Any satisfactory account of how God creates new life forms through evolution must seek to address the role that contingency or chance plays in the natural world. Many people assume that divine providence is incompatible with an evolutionary process that operates through natural selection and random genetic variation.1 Indeed, atheists frequently base their rejection of God on the supposed incompatibility of chance and purpose—that a system driven by chance has no room for God. This leads some Christians to seek refuge in the notion of “Intelligent Design” (hereafter ID). Not to be confused with the more firmly grounded affirmation that evolution is guided by God and integral to his plan for the universe, ID is a specific intellectual movement that answers the challenge of evolution by searching for steps in the history of life that cannot be explained through natural processes alone. ID advocates thus take Darwin at his own word when he said while authoring evolutionary biology’s foundational text: “If it could be demonstrated that any complex organ existed which could not possibly have been formed by numerous, successive, slight modifications, my theory would absolutely break down.”2

With an eye to meeting Darwin’s challenge, ID advocates argue that certain of life’s amazingly complex structures indeed could not have arisen naturally over time and that they therefore would not exist today without the intervention or special preplanning of a higher power. In ID language, these marvels of nature are said to exhibit “irreducible complexity” (hereafter IC). A few examples of such complexity that have been said to require direct divine intervention or special divine planning include eyes, wings, and the bacterial flagellum.3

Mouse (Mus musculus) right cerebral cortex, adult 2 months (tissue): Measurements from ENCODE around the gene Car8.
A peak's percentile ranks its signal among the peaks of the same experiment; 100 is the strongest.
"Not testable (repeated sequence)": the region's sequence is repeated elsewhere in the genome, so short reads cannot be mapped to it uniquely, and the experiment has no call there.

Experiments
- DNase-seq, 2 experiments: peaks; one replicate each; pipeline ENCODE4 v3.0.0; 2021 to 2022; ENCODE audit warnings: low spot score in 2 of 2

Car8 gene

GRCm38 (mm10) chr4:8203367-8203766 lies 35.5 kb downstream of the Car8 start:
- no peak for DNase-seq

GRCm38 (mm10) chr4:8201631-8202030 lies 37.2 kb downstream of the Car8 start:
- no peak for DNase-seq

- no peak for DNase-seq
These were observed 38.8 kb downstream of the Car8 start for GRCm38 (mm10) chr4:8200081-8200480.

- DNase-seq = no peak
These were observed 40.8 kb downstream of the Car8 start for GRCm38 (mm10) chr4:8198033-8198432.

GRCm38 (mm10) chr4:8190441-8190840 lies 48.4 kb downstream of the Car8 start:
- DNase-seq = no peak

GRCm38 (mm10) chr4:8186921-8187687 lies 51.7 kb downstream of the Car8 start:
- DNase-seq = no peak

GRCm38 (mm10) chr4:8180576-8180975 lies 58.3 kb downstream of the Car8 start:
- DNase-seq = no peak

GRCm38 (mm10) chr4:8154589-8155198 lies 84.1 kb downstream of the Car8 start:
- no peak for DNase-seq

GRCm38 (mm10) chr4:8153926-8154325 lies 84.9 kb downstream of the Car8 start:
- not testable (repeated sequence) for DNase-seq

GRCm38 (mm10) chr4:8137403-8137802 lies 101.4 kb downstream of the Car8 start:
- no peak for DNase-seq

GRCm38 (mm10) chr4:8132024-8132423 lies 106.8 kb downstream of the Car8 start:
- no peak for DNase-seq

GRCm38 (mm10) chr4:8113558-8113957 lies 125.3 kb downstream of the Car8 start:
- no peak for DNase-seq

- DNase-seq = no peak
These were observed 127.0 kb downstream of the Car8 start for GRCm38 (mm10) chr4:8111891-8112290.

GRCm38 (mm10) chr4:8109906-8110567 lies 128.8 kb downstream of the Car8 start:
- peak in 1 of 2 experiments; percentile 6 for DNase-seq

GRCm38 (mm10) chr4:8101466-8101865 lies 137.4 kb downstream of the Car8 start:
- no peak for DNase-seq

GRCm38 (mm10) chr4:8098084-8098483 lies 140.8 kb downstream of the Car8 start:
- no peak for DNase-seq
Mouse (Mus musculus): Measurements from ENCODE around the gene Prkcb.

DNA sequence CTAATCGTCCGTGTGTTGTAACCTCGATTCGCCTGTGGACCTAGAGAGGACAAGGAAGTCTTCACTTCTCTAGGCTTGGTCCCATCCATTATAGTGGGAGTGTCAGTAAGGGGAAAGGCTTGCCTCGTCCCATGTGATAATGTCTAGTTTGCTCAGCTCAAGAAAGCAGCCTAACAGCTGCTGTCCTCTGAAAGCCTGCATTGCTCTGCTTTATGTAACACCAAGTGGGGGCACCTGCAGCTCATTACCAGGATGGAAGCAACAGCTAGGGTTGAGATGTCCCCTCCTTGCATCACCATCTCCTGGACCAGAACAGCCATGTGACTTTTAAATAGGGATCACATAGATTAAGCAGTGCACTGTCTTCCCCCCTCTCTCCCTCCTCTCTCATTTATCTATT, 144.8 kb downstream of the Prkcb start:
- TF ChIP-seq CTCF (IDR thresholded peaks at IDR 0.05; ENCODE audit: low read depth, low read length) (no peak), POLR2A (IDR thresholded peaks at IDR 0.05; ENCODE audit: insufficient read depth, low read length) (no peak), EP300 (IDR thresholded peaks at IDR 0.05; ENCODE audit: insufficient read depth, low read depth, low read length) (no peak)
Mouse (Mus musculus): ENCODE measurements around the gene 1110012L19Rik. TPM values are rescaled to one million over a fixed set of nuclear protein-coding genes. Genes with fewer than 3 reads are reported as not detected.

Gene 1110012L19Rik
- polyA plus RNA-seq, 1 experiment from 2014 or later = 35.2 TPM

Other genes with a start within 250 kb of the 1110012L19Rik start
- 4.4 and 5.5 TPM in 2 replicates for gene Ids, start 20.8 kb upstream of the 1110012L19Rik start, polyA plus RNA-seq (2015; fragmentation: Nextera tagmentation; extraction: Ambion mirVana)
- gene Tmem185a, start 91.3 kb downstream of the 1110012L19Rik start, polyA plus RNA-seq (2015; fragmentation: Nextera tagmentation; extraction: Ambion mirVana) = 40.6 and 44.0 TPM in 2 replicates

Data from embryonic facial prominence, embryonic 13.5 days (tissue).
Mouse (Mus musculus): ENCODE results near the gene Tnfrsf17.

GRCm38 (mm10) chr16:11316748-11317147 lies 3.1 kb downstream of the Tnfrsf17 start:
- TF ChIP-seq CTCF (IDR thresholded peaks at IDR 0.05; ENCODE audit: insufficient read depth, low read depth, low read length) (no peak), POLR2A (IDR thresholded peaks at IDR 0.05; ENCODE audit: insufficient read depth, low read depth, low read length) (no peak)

1. For an excellent discussion of the word “random” as used in science in contrast with how non-specialists commonly understand the term, see Stephen Barr, “Chance, by Design,” in The Believing Scientist: Essays on Science and Religion (Grand Rapids, MI: Eerdmans, 2016), 54–63. 
  2. Charles Darwin, On the Origin of Species, 189. It is worth noting that Darwin’s theory is truly scientific in that it is open to falsification, for example if fossils were discovered in layers of the geological record where they were not predicted to be. However, despite two centuries of work, no such counter-evidence has arisen.
  3. Throughout this text, I will be referring frequently to ID proponents or advocates without specifying individual authors. While the constraints of this work do not permit me to explain their arguments in further detail, these thinkers share a common approach. However, I would note that, while they have a basic emphasis in common, this is not to say that all ID proponents hold precisely the same views or that they necessarily deny the fact of species-to-species evolution across time. For example, Michael Behe does not dispute the evolutionary history of life per se but rather takes issue with Darwin’s precise account of how it happened. Thus, to be attracted to ID is not necessarily to deny evolution, even as some Christians appeal to it for this purpose. 
    With that caveat in place, the following are some representative works of the ID community: William Dembski, The Design Revolution: Answering the Toughest Questions about Intelligent Design (Nottingham, UK: Inter-Varsity Press, 2004; Michael Behe, The Edge of Evolution (New York: The Free Press, 2007); Behe, Darwin’s Black Box: The Biochemical Challenge to Evolution (New York: Free Press, 1996); Stephen Meyer, Signature in the Cell: DNA and the Evidence for Intelligent Design (New York: HarperOne, 2009); Meyer, Darwin’s Doubt: The Explosive Origin of Animal Life and the Case for Intelligent Design (New York: HarperOne, 2013); Meyer, “Intelligent Design,” in Four Views on Creation, Evolution, and Intelligent Design, ed. J.B. Stump (Grand Rapids, MI: Zondervan, 2017), 177–230. Further, Michael Chaberek, OP, has endeavored to make the case that the Angelic Doctor would have been attracted to the ID project in his Aquinas and Evolution (British Columbia: The Chartwell Press, 2017), 161–212. I have found that the latter’s approach is refuted well by the various authors I will cite in this chapter. For the most direct response to Chaberek from other Thomists, see “A Thomistic Response to the Intelligent Design (ID) Proposal” and “In Defense of Thomistic Evolution,” in Austriaco, Thomistic Evolution, 183–188 and 195–208.

Filter by Month